Caput succedaneum is a condition in which a newborn’s scalp swells with internal bloody fluid after delivery because of the intense pressure put on the baby’s head while exiting the birth canal. Although caput succedaneum is not, in itself, a severe injury, it can increase an infant’s risk of developing certain conditions. Some of these conditions, like jaundice, can lead to severe complications that can leave a child permanently injured.
When an infant suffers from caput succedaneum because of a doctor’s preventable error, the infant and his or her parents can suffer a variety of damages. The parents can pursue financial compensation for these damages by filing a birth injury claim with the aid of an experienced birth injury lawyer.
What Causes Caput Succedaneum?
There are a few issues during pregnancy that can increase an infant’s chance of developing caput succedaneum during birth.
Pressure from the mother’s dilated cervix during delivery causes the newborn’s head to swell and become bruised. Swelling, bruising, and puffiness are three hallmark symptoms of caput succedaneum. When labor is long and difficult, prolonged pressure from the cervix continues to cause swelling, and the use of forceps or a vacuum extractor only increases the newborn’s risk of being born with caput succedaneum.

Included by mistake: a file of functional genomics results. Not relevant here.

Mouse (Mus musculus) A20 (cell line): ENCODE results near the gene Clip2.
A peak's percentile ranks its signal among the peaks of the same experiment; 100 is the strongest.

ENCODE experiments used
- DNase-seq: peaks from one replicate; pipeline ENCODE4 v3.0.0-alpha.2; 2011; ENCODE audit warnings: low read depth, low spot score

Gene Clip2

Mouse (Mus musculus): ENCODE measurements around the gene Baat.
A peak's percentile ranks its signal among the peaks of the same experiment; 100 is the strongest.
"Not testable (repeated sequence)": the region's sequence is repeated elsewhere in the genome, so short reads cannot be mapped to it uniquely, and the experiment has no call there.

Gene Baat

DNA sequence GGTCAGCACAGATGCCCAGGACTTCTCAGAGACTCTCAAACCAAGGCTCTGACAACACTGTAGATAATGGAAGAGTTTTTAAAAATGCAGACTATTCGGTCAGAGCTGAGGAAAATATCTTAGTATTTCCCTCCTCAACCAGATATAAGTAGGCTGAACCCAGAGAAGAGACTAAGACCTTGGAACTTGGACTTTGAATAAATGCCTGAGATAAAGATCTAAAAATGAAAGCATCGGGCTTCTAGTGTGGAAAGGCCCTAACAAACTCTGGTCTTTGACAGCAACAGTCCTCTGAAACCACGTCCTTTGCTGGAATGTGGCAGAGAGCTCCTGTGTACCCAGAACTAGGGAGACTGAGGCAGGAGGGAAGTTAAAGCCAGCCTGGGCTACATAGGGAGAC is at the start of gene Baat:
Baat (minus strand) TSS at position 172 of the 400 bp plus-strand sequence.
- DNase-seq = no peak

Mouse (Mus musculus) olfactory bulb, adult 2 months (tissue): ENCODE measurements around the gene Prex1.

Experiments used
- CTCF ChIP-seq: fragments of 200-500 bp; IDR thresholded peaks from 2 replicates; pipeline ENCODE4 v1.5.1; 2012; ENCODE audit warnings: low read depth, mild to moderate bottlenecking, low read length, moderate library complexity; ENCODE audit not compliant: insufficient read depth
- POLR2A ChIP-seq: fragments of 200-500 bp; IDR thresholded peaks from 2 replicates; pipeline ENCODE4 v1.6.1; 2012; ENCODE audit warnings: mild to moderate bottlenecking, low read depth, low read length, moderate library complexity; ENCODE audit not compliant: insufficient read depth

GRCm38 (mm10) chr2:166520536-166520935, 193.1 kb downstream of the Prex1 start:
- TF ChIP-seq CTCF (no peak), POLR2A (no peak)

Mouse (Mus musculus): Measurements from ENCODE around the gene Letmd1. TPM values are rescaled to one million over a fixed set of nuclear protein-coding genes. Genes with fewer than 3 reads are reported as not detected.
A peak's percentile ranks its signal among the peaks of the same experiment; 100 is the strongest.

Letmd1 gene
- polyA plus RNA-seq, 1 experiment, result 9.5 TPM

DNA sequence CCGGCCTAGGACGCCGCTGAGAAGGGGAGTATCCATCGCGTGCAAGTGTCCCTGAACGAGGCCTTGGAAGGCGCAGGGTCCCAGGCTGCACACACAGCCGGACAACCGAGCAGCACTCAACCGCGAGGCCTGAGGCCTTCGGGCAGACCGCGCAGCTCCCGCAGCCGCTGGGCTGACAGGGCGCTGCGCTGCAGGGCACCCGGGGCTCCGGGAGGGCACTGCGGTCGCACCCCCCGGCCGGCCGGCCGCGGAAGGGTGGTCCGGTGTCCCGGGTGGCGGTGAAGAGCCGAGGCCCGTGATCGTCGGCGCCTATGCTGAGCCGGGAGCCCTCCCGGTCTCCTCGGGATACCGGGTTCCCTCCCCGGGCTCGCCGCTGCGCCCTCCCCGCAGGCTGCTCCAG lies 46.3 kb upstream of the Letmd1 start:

Another condition that can increase a newborns’ chance of suffering from caput succedaneum is a membrane rupture during an early stage of labor, which can happen when there is too much fluid in the amniotic sac.
Infants delivered head-first have a higher risk of developing caput succedaneum than infants delivered in other positions. Other risk factors that can increase a newborn’s chance of suffering from caput succedaneum at birth are:
- High birth weight;
- If the baby is the mother’s first child;
- The mother experiencing Braxton-Hicks contractions; and
- The baby’s sex. Male babies are more likely to suffer from caput succedaneum than female babies.
Caput Succedaneum Treatment
In nearly all cases, no treatment is necessary when a newborn is diagnosed with caput succedaneum. In fact, attempting to drain the swollen scalp area can increase the infant’s chance of suffering adverse health effects, like infection. Usually, caput succedaneum resolves itself within two to three weeks. During these weeks, keep a close eye on your child and report any abnormal symptoms you observe to his or her doctor as soon as possible. Although caput succedaneum usually has no adverse health effects, it can lead to other conditions that can become dangerous for your child.
If your child developed an infection or another health condition because your doctor opted not to treat his or her caput succedaneum after birth, the doctor could be liable for your related damages. Similarly, if your child experiences a related health condition because your doctor failed to monitor him or her closely after birth because of the caput succedaneum, the doctor could be liable for your related damages.
Long-term Complications of Caput Succedaneum